Forty-nine sheriffs in Alabama are facing a civil rights lawsuit after people complained they were provided inadequate, sometimes rotten, food in jail and the prison food funds landed in their sheriff’s pocket.
Since July 2017, two civil rights groups, the Southern Center for Human Rights and the Alabama Appleseed Center for Law and Justice, have been demanding Alabama sheriff show them their bookkeeping on prison meal funds.
And their reasoning behind the request is valid enough, if the two examples below are any indication.
Monroe County Sheriff Thomas Tate, who bowed down to the request, sent copies of his handwritten ledgers to the civil rights groups. They showed the sheriff’s office received a total of $423,364.60 in 2014, 2015 and 2016, that should have paid for 83,878 days of meals for prisoners. Of that amount, almost 25 percent, $110,459.77, was declared “excess” by Tate.
The amount of leftover funds increased each year, even though the per day amount paid to his office — $1.80 per state inmate per day, $5 per municipal inmate per day and $10 per federal inmate per day — did not change in the three-year period. In 2014, Tate got less than $29,000, while in 2016, he got over $44,000.
Meanwhile, Etowah County Sheriff Todd Entrekin has not provided his records about how funds are allocated to feed inmates. But a 20-year-old Gadsden resident, Matt Qualls, said the sheriff paid him $10 an hour to mow lawns in 2015, several times. He was paid with checks that read “Sheriff Todd Entrekin Food Provision Account.” After Qualls talked to a few people who came out of jail and told him prison food was particularly bad and they hardly ever got any meat, he surmised he was being paid with money that should have gone toward prison meals.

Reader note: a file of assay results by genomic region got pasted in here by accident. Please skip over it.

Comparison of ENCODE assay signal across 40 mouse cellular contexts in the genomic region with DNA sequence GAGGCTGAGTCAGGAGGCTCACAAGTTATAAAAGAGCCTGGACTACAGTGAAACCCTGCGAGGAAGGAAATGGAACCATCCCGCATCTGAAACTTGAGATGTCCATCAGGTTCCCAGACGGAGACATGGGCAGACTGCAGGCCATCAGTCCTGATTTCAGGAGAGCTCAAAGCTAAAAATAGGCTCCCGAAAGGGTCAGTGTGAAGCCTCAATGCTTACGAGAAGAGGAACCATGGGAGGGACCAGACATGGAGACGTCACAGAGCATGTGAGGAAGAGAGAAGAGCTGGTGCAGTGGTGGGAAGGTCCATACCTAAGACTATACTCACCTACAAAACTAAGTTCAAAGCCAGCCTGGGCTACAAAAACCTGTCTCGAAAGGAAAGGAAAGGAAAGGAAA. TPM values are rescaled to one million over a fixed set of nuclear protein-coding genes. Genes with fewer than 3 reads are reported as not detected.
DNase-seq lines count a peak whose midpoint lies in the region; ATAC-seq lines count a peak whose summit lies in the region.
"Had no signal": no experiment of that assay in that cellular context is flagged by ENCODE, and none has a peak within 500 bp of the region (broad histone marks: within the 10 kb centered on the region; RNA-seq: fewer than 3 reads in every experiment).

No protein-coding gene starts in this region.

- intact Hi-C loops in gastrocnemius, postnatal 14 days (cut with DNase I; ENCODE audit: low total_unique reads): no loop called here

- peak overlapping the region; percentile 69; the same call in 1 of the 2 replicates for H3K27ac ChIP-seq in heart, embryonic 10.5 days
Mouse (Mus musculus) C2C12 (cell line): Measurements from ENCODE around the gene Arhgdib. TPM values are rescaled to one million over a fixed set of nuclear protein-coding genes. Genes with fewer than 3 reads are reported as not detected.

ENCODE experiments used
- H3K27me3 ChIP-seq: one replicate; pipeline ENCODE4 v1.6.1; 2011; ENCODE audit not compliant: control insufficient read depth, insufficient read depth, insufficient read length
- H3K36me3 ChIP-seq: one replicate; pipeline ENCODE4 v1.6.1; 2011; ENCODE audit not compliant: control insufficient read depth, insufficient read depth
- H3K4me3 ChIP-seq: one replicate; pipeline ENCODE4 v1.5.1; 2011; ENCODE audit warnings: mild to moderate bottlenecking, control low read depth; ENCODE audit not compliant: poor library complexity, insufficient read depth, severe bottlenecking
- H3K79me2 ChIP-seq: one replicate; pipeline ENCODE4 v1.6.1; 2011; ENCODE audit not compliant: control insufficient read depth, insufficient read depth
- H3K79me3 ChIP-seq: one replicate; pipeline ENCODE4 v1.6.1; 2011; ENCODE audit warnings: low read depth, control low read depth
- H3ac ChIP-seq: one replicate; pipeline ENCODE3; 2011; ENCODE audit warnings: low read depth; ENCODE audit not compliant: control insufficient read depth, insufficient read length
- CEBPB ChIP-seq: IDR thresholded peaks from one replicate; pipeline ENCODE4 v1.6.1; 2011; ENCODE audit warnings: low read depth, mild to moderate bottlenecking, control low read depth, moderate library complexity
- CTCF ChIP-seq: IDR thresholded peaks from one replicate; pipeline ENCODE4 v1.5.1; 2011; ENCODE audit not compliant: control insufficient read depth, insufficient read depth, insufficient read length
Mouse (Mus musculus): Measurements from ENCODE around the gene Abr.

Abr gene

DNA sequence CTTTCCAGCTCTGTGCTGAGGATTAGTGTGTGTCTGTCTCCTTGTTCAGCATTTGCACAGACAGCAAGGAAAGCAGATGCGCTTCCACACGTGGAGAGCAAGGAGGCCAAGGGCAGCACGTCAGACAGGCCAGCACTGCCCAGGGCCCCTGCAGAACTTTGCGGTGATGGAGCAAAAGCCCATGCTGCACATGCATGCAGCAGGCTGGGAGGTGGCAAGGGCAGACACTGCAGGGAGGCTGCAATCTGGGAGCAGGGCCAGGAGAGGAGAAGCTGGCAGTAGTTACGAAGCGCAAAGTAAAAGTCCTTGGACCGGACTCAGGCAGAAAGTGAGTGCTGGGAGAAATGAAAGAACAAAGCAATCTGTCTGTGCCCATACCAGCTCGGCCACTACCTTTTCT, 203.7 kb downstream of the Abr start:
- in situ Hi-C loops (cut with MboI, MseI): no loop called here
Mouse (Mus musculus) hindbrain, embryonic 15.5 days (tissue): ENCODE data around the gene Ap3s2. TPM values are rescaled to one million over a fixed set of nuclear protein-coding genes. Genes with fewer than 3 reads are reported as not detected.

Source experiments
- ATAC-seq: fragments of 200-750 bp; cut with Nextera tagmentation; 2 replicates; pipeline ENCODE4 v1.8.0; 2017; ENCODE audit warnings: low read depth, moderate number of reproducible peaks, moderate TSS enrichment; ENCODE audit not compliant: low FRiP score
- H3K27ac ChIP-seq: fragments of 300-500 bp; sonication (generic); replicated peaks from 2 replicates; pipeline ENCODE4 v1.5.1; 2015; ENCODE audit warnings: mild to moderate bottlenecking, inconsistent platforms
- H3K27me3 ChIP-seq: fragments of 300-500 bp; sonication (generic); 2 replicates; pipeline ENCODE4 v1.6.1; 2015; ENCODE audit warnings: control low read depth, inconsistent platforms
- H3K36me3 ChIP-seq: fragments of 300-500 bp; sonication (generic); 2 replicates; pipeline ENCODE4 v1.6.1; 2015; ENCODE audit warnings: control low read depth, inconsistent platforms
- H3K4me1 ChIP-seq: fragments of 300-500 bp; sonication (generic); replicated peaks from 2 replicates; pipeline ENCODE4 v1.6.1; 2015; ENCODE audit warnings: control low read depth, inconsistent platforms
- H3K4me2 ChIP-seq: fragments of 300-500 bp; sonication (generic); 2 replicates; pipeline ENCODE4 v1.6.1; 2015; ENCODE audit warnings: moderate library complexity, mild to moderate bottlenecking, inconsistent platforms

However, both the sheriffs insist they did not break any law and, in fact, were following it to the letter. Many Alabama sheriffs claim a 1939 state law allows them to personally retain taxpayer dollars as subsidiary income, if the money was in excess after providing for jailhouse food programs.
“I do it just like the law tells us to. That's about all I have to say about that,” Tate said during a brief phone interview with AL.com. "We feed all our inmates good and the excess goes to the sheriff. If you declare it excess, you take it and you pay taxes on it."
“The law says it's a personal account and that's the way I've always done it and that's the way the law reads and that's the way I do business,” said Entrekin. “That's the way the law's written.”
The law, in fact, does not allow sheriffs to keep money that is allocated for the inmates’ meals. Civil rights group argue such an interpretation creates incentives for exploitation and leads to the misuse of hundreds of thousands of dollars worth of taxpayer money — as in these cases. The end result is that inmates are served low-quality food with next to no nutrition across the states and it ultimately results in poor health of prisoners.
Aaron Littman of the Southern Center for Human Rights, believes the excess money should instead be turned over to the county government — a practice that many counties follow.
That seems to be a much better use of the money. No doubt if the citizens of Alabama hear their hard-earned money is going to fatten up the already bloated pockets of their county’s sheriff, they would certainly not be amused.
Thumbnail/Banner Credits: Reuters